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post #5 of 10 (permalink) Old 08-24-2019, 11:04 PM
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Oh yes! I have the same experience every winter when I first put on a skagit head. The feeling is always “jeeze, how can anyone put up with these clunky things?” After a few hours to a day the feeling wears off. I kind of know in the back of my head that something has been lost in the elegance department, but I can appreciate that something has also been gained, like the ability to easily get off a cast with heavy sunken tip and fly without needing to pay too much attention. But the feeling is strongest when doing what you are doing - switching up. In cases like that I also feel the tug of choosing the fishing situation to fit the more elegant setup rather than what makes more sense logically in terms of the highest probability fishing. I had that big time on a trip up to BC where we were switching back and forth between tips and skating flies.
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post #6 of 10 (permalink) Old 08-25-2019, 05:16 AM
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Originally Posted by Captcaveman View Post
The hole I was fishing is deep... Too deep. Just how deep, I have no idea. A coworker said he has luck in this hole when the sun is high, but he fishes gear out of a boat so depth isn't a problem for him. All I know is my fly never got hung up... and I was casting straight across the river and making mends to get the fly down. I started fishing this hole with a polyleader on a scandi body, but I wasn't touching bottom or getting bit, so i went to the skagit head and 10' of T8, and I still didn't touch bottom. For the record I plan on skipping this hole (or any hole this deep) next time. To be honest, this was the first time I've seriously fished a skagit head (on a rod longer than 7.5') since I bought the scandi body. Like you said, I can cast a skagit head, I just don't like to. I didn't realise how little I like to though. Up to this point, a poly and/or a weighted fly has gotten me deep enough to reach fish.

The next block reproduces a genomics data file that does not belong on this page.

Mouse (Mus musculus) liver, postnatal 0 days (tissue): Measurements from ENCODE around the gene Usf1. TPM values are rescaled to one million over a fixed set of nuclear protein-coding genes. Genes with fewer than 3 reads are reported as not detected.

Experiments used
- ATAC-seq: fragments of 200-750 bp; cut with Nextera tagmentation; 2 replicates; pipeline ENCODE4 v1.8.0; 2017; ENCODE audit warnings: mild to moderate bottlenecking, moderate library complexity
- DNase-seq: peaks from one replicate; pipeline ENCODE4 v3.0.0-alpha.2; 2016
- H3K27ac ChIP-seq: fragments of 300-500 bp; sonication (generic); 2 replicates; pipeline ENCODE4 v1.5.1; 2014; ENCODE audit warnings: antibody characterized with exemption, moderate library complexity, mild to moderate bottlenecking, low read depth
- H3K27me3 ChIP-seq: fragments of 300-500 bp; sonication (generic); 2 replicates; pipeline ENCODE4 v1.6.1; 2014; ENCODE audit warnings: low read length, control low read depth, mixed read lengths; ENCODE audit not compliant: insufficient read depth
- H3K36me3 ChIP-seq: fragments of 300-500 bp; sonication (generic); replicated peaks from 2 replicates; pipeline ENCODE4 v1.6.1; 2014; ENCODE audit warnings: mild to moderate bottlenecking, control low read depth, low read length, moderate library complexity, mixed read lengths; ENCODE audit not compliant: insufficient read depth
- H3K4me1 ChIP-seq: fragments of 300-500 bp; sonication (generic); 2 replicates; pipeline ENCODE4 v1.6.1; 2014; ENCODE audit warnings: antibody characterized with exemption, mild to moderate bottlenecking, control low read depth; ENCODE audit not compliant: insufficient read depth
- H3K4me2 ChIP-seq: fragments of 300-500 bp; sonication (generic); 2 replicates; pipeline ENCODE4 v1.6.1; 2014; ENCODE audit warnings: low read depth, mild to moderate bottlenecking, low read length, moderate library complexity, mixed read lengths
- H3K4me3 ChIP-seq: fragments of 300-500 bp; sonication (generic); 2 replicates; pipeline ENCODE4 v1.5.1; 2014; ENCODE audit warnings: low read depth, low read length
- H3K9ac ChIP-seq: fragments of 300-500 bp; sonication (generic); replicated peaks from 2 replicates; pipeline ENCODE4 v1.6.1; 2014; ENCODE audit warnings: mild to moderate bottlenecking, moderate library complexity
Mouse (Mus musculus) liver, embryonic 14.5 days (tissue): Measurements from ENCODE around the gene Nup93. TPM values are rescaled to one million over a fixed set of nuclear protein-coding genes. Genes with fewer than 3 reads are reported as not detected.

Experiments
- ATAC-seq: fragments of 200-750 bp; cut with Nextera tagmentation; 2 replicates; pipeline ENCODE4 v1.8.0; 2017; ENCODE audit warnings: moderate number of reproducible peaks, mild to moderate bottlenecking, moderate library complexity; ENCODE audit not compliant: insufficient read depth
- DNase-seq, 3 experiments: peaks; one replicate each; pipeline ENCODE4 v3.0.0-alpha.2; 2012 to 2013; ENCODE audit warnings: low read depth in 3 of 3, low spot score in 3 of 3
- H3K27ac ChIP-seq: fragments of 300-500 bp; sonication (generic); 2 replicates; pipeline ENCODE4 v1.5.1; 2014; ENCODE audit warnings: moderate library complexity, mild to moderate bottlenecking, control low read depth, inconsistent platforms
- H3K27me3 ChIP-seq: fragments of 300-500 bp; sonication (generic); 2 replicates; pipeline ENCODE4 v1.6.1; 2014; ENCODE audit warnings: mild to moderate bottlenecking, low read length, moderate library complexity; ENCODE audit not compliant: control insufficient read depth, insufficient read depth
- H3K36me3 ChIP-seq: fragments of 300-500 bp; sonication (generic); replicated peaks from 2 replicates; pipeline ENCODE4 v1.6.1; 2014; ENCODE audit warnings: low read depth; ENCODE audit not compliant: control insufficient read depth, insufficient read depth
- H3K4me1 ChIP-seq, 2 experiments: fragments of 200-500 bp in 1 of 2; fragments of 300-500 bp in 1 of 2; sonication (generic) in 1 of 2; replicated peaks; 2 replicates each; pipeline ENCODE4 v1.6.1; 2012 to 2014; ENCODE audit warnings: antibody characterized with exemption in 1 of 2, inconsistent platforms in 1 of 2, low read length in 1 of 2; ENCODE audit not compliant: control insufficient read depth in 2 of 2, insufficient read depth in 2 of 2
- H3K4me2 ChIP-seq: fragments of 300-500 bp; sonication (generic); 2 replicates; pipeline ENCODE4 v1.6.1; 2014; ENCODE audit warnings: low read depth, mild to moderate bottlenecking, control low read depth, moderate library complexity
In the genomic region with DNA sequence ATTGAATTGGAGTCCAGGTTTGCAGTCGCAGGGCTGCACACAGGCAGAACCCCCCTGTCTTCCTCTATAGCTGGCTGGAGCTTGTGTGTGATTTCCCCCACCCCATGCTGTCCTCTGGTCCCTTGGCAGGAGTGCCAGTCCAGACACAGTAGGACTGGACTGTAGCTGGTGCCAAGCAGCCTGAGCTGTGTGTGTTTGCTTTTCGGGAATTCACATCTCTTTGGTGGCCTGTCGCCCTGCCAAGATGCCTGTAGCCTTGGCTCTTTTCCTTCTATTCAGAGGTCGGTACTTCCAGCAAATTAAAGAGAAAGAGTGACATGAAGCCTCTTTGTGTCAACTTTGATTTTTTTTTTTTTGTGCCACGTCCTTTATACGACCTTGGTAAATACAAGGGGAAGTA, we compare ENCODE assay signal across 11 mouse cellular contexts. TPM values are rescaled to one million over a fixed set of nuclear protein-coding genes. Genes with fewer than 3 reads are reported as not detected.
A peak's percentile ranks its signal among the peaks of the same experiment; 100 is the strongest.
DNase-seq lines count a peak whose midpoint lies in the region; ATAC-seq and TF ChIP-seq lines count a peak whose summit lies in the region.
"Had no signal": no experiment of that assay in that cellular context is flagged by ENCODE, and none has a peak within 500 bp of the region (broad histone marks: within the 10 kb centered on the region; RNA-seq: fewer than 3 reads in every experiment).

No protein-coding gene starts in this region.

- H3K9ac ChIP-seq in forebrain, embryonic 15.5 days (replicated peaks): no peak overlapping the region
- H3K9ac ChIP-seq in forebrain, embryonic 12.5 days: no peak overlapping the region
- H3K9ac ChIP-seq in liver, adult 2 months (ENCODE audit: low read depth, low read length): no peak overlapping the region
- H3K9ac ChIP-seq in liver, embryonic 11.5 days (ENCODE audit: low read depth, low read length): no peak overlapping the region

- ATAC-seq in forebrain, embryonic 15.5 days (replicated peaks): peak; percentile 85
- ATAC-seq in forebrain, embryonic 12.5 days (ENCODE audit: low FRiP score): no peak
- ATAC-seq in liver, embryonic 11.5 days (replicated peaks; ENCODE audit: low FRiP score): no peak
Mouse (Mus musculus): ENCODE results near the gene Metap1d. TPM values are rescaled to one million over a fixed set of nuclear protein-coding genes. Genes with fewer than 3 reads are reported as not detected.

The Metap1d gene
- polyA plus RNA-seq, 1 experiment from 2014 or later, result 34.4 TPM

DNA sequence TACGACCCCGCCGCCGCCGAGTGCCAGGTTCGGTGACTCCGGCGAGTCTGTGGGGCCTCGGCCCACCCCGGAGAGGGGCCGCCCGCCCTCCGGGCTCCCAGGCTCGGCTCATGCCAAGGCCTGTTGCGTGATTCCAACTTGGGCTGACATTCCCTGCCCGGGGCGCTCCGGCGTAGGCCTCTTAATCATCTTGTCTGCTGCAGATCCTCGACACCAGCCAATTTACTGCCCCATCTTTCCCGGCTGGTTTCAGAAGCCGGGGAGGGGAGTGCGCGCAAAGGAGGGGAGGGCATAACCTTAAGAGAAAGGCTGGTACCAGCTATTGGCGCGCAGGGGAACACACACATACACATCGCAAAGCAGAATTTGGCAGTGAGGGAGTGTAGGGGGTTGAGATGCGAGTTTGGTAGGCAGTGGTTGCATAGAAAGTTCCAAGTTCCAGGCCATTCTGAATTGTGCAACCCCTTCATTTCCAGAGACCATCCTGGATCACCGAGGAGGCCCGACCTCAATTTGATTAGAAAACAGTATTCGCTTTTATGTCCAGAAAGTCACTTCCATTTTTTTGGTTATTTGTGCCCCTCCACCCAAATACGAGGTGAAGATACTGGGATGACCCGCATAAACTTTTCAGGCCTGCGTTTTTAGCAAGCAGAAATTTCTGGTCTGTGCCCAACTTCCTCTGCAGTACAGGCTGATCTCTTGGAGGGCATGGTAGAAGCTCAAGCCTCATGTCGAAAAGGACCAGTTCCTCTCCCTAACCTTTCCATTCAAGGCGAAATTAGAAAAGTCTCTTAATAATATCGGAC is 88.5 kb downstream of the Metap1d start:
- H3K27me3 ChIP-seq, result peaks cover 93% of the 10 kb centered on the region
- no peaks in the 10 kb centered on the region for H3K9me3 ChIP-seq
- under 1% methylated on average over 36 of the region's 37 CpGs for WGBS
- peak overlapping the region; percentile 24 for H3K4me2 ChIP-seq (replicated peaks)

You could replace the Skagit Belly with a heavier T-tip and with long mono leader it is light to cast and sinks fast. If you add a polyleader you have a head which has quite nice taper.

Esa
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post #7 of 10 (permalink) Old 08-25-2019, 08:34 AM
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I don't have much to offer on the switch from Scando to Skaigit (I'm not that handy with either :-) ), but I do almost all my smallie fishing with a Scandi outfit. When I want to get down, I run a floating Scandi head, 7 ips poly leader, and a relatively sparse fly. Cast UPstream and across, mend until it's just below you, and then let 'er swing. Admittedly, I'm not scratching the bottom of 20' holes, but I'm also not spending loads of time getting hung up and trying to retrieve or tie on new flies, either.